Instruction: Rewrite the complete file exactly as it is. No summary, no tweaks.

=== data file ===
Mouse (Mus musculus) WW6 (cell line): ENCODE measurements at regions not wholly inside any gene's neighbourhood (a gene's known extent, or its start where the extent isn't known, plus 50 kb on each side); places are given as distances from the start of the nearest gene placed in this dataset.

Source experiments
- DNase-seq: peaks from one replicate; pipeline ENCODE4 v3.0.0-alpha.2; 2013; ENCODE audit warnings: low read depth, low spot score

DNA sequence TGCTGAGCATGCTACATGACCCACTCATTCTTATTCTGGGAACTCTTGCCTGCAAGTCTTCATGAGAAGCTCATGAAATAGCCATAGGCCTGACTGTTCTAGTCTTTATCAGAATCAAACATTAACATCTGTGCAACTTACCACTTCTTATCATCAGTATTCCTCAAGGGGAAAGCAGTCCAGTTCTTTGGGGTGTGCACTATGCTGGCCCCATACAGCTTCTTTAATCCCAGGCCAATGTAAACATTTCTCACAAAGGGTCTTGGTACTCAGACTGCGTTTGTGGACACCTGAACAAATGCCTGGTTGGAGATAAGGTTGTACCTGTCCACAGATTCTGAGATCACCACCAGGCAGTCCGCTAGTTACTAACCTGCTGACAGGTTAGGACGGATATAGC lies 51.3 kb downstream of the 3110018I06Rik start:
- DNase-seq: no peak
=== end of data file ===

Mouse (Mus musculus) WW6 (cell line): ENCODE measurements at regions not wholly inside any gene's neighbourhood (a gene's known extent, or its start where the extent isn't known, plus 50 kb on each side); places are given as distances from the start of the nearest gene placed in this dataset.

Source experiments
- DNase-seq: peaks from one replicate; pipeline ENCODE4 v3.0.0-alpha.2; 2013; ENCODE audit warnings: low read depth, low spot score

DNA sequence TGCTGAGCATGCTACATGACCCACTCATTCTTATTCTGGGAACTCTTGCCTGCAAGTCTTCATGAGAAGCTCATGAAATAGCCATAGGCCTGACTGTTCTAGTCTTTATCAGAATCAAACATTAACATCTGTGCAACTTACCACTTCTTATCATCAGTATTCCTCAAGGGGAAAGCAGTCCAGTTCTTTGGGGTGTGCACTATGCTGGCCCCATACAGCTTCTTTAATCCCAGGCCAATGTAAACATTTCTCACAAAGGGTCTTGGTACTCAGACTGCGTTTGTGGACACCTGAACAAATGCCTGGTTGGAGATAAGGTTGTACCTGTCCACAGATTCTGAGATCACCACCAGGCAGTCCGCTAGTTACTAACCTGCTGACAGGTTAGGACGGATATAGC lies 51.3 kb downstream of the 3110018I06Rik start:
- DNase-seq: no peak